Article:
Home > Economics - General, Science > Bell Labs going to France ?

Bell Labs going to France ?

March 24th, 2006

This NYT story reports that Alcatel is negotiating to buy Lucent, the communications equipment maker spun off by AT&T a few years back. It’s not mentioned until the end of the article, and then only in passing, that the deal includes “the research and development unit Bell Laboratories, an intellectual powerhouse”.

That’s putting it mildly, at least in historical terms. Eleven researchers have shared six Nobel Prizes for work done while they were at Bell Labs, among many other awards. As well as the transistor, the photovoltaic cell , the LED, CCD and much more, Bell Labs created both Unix and C. It even had its own economics journal (the Bell Journal, which later became the Rand Journal). It was truly a unique institution.

Of course, all this was cut back drastically with deregulation and the breakup of the old AT&T monopoly, and even more so after the Lucent spinoff. Still, the passing of Bell Labs out of US ownership is worth recording. It remains to be seen whether Alcatel will follow the logic of the market and kill Bell Labs altogether, or make a quixotic attempt at reviving some of the glories of the past.

Categories: Economics - General, Science Tags:
  1. March 24th, 2006 at 18:50 | #1

    Its difficult to tell if you are merely lamenting the ‘passing’ of a formerly great institution or actually suggesting it should be revived. I take it, from your use of “quixotic” that it is the former.
    If so, I agree. The huge profits of the US phone system under Bell ownership was such that they could afford to take extremely long term punts on technology. Unfortunately, they found that they did not make much money out of any of it – most of the gains were made by others. Unix and C, for example, they initially gave away.
    A great institution, a failed business model. This sort of primary research are what well endowed universities should be for.

  2. Uncle Milton
    March 24th, 2006 at 19:18 | #2

    Bell Labs also used to have a superb economics department, the equal of many top universities. The Bell Journal was one of the best. The exquisite irony is that the economists there in the late 70s and early 80s were at the forefront of research into deregulation of previously regulated natural monopolies, and decision theory.

    While this wasn’t the primary cause of the break up of AT&T, the intellectual ferment created by the Bell Lab economists certainly contributed to the climate in which it was thought that breaking up the phone company was a good idea.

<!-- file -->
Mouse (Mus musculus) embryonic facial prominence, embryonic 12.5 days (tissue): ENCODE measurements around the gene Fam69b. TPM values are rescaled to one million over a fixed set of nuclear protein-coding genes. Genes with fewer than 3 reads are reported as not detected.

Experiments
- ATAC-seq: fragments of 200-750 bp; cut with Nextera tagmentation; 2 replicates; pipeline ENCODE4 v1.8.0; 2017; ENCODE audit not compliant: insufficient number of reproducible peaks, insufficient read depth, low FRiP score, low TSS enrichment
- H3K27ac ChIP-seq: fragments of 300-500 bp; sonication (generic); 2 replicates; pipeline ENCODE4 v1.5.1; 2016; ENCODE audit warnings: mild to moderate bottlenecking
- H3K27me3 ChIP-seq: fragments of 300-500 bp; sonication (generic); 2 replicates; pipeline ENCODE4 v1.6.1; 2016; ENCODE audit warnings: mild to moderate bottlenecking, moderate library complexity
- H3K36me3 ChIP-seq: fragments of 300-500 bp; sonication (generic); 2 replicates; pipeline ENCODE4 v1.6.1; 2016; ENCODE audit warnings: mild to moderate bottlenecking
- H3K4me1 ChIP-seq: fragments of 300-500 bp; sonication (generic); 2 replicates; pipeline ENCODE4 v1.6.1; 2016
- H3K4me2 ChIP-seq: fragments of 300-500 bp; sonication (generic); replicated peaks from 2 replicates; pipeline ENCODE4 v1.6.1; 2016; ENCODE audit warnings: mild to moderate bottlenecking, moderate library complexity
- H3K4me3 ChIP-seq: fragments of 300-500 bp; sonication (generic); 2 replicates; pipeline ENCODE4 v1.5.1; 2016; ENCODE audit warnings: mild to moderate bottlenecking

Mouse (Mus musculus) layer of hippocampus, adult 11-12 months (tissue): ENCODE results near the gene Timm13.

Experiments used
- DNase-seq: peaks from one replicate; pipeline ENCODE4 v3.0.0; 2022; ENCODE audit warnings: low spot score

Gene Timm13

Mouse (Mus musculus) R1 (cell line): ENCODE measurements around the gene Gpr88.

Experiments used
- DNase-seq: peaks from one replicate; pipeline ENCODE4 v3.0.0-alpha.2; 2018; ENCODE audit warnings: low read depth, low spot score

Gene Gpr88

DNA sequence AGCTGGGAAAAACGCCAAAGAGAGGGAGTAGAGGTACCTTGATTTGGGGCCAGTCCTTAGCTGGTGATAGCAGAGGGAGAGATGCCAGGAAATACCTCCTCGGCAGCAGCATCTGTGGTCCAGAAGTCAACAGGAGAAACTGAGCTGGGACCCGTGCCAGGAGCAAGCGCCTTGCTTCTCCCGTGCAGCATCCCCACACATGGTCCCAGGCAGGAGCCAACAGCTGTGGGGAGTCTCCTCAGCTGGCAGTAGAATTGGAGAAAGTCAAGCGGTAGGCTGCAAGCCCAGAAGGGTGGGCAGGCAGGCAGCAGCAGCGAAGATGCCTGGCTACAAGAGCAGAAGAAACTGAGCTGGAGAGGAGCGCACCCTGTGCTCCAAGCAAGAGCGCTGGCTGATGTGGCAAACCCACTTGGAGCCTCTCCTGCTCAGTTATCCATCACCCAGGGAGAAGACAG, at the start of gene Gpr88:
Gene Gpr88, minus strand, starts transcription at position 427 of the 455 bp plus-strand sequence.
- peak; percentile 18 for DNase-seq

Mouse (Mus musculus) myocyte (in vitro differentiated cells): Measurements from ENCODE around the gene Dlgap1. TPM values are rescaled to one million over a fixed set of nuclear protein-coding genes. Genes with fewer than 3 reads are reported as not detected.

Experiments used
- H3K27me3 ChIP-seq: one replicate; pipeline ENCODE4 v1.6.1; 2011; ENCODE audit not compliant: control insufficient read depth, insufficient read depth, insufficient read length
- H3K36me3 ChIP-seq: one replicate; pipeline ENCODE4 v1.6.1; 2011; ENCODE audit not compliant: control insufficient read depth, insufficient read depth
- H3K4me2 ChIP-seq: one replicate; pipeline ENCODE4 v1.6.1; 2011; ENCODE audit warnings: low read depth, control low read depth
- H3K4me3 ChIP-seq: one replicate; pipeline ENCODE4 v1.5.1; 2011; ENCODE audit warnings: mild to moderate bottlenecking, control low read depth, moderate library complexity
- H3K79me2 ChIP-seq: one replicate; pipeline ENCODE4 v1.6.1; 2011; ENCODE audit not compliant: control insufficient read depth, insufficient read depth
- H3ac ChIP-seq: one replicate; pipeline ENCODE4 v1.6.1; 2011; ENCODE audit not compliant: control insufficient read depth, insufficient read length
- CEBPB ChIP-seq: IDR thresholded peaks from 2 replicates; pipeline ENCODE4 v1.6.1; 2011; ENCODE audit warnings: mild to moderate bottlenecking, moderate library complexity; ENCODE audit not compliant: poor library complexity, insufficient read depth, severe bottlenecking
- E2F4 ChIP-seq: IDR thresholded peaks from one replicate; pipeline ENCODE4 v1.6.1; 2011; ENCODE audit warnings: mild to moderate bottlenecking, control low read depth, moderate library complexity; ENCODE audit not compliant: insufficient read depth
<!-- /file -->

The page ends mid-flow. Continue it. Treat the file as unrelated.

After it happened, Bell Labs economics was never the same again. They were literally the architects of their own demise.

  3. March 24th, 2006 at 19:58 | #3

    Bell Labs also has/had (not too sure how much has survived the cost cutting) an excellent quantum computing group. Among others, Peter Shor developed his famous factoring algorithm while working for Bell Labs.

  4. March 24th, 2006 at 22:20 | #4

    I used to work near the Lucent office in New Jersey. There was a great little sandwich shop and park opposite their offices which I used to frequent. The park had a baseball diamond. Every day there would be about ten Indians, Pakistanis, Bangladeshis etc playing cricket in the baseball diamond. I assume they were Lucent engineers getting some lunchtime fresh air.

  5. avaroo
    March 25th, 2006 at 11:11 | #5

    Can’t live on past glory. Today’s business model is “What have you done for me lately?” I find it tough to lament a failed business model going somewhere else. But it does seem odd that anyone else would want a failed business model. Just goes to show, there’s a buyer somewhere for just about anything.

  6. jquiggin
    March 25th, 2006 at 20:43 | #6

    Are you talking about Bell Labs, Lucent or the US in general, avaroo?

  7. avaroo
    March 26th, 2006 at 12:51 | #7

    In business everywhere, it’s pretty much “what have you done for me lately?” not just in the US. But hey, if someone wants to buy what was basically as someone above said, a failed business model twenty years AFTER it was innovative, who are we to stop them? Sell away.


  8. avaroo
    March 26th, 2006 at 13:12 | #8

    Slight correction to my post above……”In business everywhere (or in all places where being successful matters), it’s pretty much “what have you done for me lately?”

Comments are closed.